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Policy Statement 485 - Revitalization of Brownfields

Approved by the Energy, Environment, and Water Policy Committee on January 10, 2013
Approved by the Public Policy Committee on March 19, 2013
Adopted by the Board of Direction on July 12, 2013


The American Society of Civil Engineers (ASCE) supports continued federal financial aid to the redevelopment of brownfields sites and urges Congress to reauthorize the Brownfields Revitalization and Environmental Restoration Act of 2002.

Congress also should repeal the Environmental Protection Agency (EPA) regulation of November 1, 2005 (70 Fed. Reg. 66,070), that allows persons with less than a baccalaureate degree to perform "all appropriate inquiries" at brownfields sites under section 107 of CERCLA in order to establish a defense to liability under the Act for prospective purchasers.


The Brownfields Revitalization and Environmental Restoration Act, Pub.L. 107-118, formally established a federal brownfields redevelopment assistance program within the EPA.  The authorization for brownfield grants under this law expired on September 30, 2006.

The Brownfields Revitalization and Environmental Restoration Act provided grant authority totaling $250 million annually.  It included $200 million annually for assessment, cleanup, revolving loan funds, research, and job training.  Of that amount, $50 million, or 25 percent of appropriated funds if less than the fully authorized level, was set aside for assessment and cleanup of petroleum contaminated sites.  Assessment grants were limited to $200,000 per site except in some cases where, due to size and contamination level, the limit was $350,000. The cleanup grants could be used to capitalize a revolving loan fund or used directly to remediate sites. Each cleanup grant was limited to $1 million.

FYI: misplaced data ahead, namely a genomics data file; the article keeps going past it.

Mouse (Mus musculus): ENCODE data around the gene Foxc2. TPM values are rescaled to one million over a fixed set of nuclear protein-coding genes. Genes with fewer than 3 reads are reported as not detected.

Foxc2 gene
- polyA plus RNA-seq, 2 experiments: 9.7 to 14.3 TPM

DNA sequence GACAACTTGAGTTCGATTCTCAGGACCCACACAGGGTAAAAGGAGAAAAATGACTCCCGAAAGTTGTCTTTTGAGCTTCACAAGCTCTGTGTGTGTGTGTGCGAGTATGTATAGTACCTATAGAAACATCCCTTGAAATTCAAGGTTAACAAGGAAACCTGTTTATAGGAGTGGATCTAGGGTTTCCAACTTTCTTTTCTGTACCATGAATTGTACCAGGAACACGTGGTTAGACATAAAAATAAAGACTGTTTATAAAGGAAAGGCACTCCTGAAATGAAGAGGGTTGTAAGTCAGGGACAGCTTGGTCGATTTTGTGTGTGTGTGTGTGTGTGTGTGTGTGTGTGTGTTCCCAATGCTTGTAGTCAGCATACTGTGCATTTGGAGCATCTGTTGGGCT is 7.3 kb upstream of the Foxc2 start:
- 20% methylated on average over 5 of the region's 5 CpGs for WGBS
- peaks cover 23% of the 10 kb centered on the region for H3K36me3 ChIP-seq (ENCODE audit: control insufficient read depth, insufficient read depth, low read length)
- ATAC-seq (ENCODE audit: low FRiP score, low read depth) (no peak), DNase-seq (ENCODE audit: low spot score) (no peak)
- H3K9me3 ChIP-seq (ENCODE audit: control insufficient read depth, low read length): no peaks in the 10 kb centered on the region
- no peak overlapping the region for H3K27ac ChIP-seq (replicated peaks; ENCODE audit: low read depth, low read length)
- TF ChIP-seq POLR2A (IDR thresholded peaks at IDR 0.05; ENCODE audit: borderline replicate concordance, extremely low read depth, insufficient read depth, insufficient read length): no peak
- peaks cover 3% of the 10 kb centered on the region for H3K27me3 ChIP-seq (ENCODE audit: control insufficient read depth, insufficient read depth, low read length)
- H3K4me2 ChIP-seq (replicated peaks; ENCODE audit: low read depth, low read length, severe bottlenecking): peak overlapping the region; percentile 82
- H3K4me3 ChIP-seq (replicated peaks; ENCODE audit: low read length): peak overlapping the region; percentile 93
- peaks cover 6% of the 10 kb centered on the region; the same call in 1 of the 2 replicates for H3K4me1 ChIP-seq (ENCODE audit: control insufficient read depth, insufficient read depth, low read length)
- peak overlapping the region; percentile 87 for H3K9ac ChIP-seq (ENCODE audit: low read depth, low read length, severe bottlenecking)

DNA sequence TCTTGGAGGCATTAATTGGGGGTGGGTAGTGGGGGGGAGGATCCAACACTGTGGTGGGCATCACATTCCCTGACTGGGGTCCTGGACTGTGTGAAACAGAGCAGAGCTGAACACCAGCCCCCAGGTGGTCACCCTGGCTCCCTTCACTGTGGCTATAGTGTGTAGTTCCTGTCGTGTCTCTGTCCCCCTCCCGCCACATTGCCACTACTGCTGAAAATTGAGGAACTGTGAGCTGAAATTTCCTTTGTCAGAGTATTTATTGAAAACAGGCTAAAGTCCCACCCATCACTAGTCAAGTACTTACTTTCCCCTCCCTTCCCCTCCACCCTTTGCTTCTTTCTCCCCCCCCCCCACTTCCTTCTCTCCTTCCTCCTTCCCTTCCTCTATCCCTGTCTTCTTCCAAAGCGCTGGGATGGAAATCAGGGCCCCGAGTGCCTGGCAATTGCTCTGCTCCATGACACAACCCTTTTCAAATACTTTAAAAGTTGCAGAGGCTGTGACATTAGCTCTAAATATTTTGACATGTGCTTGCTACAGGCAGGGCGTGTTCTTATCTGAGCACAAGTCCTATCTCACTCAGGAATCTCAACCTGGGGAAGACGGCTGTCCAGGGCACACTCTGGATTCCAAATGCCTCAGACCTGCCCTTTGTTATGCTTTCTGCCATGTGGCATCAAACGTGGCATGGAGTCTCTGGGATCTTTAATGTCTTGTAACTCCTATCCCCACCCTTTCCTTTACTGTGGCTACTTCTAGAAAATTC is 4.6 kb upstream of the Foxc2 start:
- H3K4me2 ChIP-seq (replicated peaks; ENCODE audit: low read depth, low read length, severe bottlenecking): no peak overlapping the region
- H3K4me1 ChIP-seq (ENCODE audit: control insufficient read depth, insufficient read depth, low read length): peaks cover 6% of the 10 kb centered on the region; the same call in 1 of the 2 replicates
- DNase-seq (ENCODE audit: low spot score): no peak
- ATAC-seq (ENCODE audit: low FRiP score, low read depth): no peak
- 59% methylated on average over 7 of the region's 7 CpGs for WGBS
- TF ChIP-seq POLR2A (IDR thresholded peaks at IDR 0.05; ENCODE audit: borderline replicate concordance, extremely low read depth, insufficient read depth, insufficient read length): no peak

The EPA regulation could allow technicians with no formal education beyond the high school level to perform key engineering duties at hazardous waste facilities.  This regulation would place human health and the environment at risk by allowing untrained, unlicensed personnel to practice engineering at facilities contaminated by toxic chemical wastes.  The regulations permit unqualified technicians to carry out functions that are intrinsically engineering in nature.  These functions include determinations of the nature of hazardous waste and other toxic materials on the site, the extent of the pollution, the potential risk to public health, site hydrology and potential engineering or environmentally sound solutions to the site's contamination.


Community growth planning based on the principles of sustainable development should give consideration to the public needs, to private initiatives and to local, state, and regional planning objectives.  Revitalized brownfields would reduce the demand for undeveloped land.  Full provision of public infrastructure and facilities redevelopment must be included in all growth initiatives, and should be made at the lowest appropriate level of government.

A targeted brownfields restoration program should take into account site-specific environmental exposure factors and risks based on a reasonable assessment of the future use of the property by competent licensed professional engineers.

ASCE Policy Statement 485
First Approved in 2001